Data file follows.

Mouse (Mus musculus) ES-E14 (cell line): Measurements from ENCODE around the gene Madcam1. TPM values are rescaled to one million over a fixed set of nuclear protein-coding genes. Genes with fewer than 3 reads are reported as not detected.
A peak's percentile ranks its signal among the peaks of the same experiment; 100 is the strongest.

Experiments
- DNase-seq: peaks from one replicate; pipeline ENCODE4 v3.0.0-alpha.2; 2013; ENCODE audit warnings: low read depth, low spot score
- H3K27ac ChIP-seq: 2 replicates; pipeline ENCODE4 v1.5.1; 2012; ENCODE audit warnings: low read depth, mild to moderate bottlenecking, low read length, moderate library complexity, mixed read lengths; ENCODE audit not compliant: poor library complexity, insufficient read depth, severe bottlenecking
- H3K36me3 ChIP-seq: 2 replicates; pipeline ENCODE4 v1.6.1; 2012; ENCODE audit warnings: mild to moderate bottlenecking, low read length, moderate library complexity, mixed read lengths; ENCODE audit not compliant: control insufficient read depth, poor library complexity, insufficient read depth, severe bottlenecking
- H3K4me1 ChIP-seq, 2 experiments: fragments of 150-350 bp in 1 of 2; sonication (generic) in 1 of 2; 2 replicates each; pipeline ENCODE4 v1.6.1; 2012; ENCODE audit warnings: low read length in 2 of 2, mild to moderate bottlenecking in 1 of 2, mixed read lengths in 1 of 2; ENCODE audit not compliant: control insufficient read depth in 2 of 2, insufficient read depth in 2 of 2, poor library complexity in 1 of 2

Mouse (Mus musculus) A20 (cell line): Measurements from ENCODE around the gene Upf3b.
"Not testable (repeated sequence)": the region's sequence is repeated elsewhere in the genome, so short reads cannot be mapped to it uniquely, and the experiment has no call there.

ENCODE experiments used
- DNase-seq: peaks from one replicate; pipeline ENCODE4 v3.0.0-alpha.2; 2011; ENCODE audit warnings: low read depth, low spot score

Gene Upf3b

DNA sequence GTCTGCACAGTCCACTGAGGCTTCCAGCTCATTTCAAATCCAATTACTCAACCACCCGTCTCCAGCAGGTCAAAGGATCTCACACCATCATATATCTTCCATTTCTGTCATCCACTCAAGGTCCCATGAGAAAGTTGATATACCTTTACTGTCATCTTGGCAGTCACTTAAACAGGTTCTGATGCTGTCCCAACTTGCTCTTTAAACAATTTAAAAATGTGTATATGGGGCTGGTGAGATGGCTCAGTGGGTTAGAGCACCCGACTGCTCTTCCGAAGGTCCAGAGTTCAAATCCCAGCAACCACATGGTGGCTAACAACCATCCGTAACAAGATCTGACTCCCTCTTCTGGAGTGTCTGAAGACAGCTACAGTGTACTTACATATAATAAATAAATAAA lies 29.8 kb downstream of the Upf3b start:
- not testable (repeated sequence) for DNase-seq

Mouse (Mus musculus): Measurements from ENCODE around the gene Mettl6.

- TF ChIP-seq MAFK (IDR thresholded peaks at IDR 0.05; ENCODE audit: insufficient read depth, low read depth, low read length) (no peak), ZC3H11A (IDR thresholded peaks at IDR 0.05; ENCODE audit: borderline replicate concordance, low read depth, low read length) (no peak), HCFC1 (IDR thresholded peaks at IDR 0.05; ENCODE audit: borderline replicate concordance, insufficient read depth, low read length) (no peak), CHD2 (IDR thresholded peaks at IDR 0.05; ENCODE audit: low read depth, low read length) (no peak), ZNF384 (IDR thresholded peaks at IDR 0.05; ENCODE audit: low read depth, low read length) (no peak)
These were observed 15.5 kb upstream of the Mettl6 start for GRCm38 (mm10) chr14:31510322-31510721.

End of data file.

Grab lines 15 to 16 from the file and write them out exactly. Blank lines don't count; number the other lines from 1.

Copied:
Mouse (Mus musculus): Measurements from ENCODE around the gene Mettl6.

- TF ChIP-seq MAFK (IDR thresholded peaks at IDR 0.05; ENCODE audit: insufficient read depth, low read depth, low read length) (no peak), ZC3H11A (IDR thresholded peaks at IDR 0.05; ENCODE audit: borderline replicate concordance, low read depth, low read length) (no peak), HCFC1 (IDR thresholded peaks at IDR 0.05; ENCODE audit: borderline replicate concordance, insufficient read depth, low read length) (no peak), CHD2 (IDR thresholded peaks at IDR 0.05; ENCODE audit: low read depth, low read length) (no peak), ZNF384 (IDR thresholded peaks at IDR 0.05; ENCODE audit: low read depth, low read length) (no peak)